5 Benefits of a Having a Table Read

5 Benefits of a Having a Table Read

Three years ago, a friend asked if I’d write a screenplay based on a collection of songs he’d written and performed off-Broadway. The music was incredible, and the story that the songs told was interesting – definitely worth delving into with a feature script.

I said yes and for the next however many months, worked feverishly on a unique, dark indie-musical. When I was finished, we had something that we both loved and wanted to see on the big screen.

Then we let it sit… for three years.

Until last week, when the musician decided to put together a table read for the script in New York City. He lined up amazing talent through his Broadway friends, booked a studio near Times Square, and before we knew it, the day arrived.

We didn’t know exactly what to expect from this little experiment, but after having gone through it, here are the top benefits I realized in having a table read:

1. Give Your Project a Jolt of Momentum. This project sat for three years. Now, both the musician and I have a renewed zest for getting it out there. And this doesn’t just go for us: it also goes for the people who were involved in the reading. We got incredible feedback about the project and now have a small fan club to help champion it to their connections.

2. Hear what works/what doesn’t. This is really the most important part of a table read. We had previously read the script many times, but only to ourselves… hearing it read out loud by professional actors was an entirely different experience. One of the most surprising things to learn was how much comic relief one particular character offered. It’s a pretty dark story overall, so finding these opportunities for humor help give the audience a break. We spotted a few other things to tweak, as well, and I’ll be using this experience when I do my re-write.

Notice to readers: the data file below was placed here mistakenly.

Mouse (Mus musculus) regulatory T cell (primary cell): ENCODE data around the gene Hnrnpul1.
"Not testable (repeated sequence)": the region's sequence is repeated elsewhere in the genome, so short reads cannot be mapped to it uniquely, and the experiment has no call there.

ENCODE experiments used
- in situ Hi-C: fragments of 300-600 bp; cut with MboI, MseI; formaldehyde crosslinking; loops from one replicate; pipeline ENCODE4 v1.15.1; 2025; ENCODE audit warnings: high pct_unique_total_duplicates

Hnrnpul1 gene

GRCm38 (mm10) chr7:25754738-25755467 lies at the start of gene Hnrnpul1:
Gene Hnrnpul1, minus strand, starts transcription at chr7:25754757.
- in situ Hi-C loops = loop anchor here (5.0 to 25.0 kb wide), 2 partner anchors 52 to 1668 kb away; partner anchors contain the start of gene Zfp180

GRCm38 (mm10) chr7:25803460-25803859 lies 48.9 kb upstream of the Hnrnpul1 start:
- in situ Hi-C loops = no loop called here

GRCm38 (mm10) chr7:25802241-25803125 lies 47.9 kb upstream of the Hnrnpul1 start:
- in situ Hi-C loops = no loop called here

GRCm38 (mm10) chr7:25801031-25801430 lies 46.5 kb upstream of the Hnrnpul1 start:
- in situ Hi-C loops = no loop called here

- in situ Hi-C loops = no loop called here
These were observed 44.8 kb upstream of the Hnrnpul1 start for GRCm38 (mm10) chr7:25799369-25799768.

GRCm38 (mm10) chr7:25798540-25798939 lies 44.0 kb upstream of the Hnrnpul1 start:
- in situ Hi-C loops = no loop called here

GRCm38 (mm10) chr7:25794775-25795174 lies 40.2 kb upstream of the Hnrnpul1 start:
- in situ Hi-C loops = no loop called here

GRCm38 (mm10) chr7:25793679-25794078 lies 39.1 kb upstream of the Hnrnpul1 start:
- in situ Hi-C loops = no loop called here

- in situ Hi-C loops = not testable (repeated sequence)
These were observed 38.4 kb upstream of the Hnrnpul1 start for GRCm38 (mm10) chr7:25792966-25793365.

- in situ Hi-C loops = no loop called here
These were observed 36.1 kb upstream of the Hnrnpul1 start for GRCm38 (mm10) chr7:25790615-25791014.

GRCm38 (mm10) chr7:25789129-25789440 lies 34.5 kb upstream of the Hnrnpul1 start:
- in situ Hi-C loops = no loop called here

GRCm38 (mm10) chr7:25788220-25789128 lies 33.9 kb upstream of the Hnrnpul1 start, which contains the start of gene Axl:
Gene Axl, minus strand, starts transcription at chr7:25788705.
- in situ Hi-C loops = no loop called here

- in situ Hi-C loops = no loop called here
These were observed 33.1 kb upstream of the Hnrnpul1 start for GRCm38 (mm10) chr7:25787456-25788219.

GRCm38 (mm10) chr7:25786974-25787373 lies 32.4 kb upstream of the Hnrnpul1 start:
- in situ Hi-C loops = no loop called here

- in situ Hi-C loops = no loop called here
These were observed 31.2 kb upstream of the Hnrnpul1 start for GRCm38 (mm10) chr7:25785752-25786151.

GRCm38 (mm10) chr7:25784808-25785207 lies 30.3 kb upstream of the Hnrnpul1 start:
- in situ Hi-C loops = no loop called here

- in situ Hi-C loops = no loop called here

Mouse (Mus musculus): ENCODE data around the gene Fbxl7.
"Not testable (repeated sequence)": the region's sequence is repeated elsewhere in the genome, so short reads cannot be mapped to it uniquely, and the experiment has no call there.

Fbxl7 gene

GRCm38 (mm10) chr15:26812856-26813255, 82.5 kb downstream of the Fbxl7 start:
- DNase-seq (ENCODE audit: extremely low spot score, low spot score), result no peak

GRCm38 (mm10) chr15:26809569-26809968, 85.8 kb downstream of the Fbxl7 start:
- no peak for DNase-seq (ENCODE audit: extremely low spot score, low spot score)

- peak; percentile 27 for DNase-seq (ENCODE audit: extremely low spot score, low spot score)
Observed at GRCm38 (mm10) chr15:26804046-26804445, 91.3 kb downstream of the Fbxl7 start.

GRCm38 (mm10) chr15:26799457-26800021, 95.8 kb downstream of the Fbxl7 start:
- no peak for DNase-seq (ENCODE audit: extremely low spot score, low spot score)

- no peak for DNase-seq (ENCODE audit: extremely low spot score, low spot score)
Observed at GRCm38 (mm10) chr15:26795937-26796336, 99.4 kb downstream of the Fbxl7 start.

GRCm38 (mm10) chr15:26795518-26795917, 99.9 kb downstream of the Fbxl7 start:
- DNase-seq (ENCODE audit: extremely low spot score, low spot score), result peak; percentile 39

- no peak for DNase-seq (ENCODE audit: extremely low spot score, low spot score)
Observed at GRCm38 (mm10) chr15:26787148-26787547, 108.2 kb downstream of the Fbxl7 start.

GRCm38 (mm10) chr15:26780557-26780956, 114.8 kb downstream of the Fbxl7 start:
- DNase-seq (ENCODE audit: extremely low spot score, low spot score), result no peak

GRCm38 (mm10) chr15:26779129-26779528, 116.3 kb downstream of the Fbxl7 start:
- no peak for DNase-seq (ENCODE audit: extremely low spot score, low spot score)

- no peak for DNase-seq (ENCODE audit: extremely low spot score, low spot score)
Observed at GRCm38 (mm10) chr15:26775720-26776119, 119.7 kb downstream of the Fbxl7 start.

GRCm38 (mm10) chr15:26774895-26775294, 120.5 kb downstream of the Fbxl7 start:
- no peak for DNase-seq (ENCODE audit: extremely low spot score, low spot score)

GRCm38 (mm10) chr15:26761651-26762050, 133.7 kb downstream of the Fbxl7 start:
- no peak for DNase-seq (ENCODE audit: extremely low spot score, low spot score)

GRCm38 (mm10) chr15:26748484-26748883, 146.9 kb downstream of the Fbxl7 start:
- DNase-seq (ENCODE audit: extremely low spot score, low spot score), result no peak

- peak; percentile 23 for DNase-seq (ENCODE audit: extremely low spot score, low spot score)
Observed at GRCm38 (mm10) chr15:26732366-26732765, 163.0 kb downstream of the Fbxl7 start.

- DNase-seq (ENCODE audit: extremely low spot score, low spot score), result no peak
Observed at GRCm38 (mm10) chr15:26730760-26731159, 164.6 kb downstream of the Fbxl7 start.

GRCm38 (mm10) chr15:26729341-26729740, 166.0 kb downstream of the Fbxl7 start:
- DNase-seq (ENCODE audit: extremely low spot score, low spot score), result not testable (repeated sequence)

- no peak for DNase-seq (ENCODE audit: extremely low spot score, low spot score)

3. Networking. There were several well-known Broadway stars at the reading, including a former Elphaba from the mega-hit Wicked. But even if a reading doesn’t have ‘name talent,’ it’s still a great way to meet people with goals similar to yours. You really never know in this industry which connections are going to help pull off a great project. Meeting everyone at a reading is a fun, collaborative way to get to know them.

Problem Four: It just doesn’t look right.

4. Lend the project credibility. Who would you rather work with: a screenwriter who tells you they worked on something three years ago that is still up for grabs, or one that says they just came from a table read for a project of theirs that’s in development? Same logic also goes for a producer, director, actor, etc. Having a table read shows people you get stuff done; you can rally a group around one of your projects. Even if you don’t find someone to help move that particular project forward, it can inspire people to hire you for another job.

5. Potential for investors. This was our first, unrehearsed table read, so we didn’t invite potential investors… but we all came away from it with a plan to hold another table read in January when our actors are well-rehearsed (particularly with the music.) We’re also pooling our contact lists to find the best potential investors/ producers to invite. Finding these folks is arguably the biggest challenge in making a film happen. Putting on a table read shows the excitement surrounding the script and its entertainment value. What a great way to demonstrate why it’s a film that should be made.

Written By: Sara McDermott DFANYC Alum

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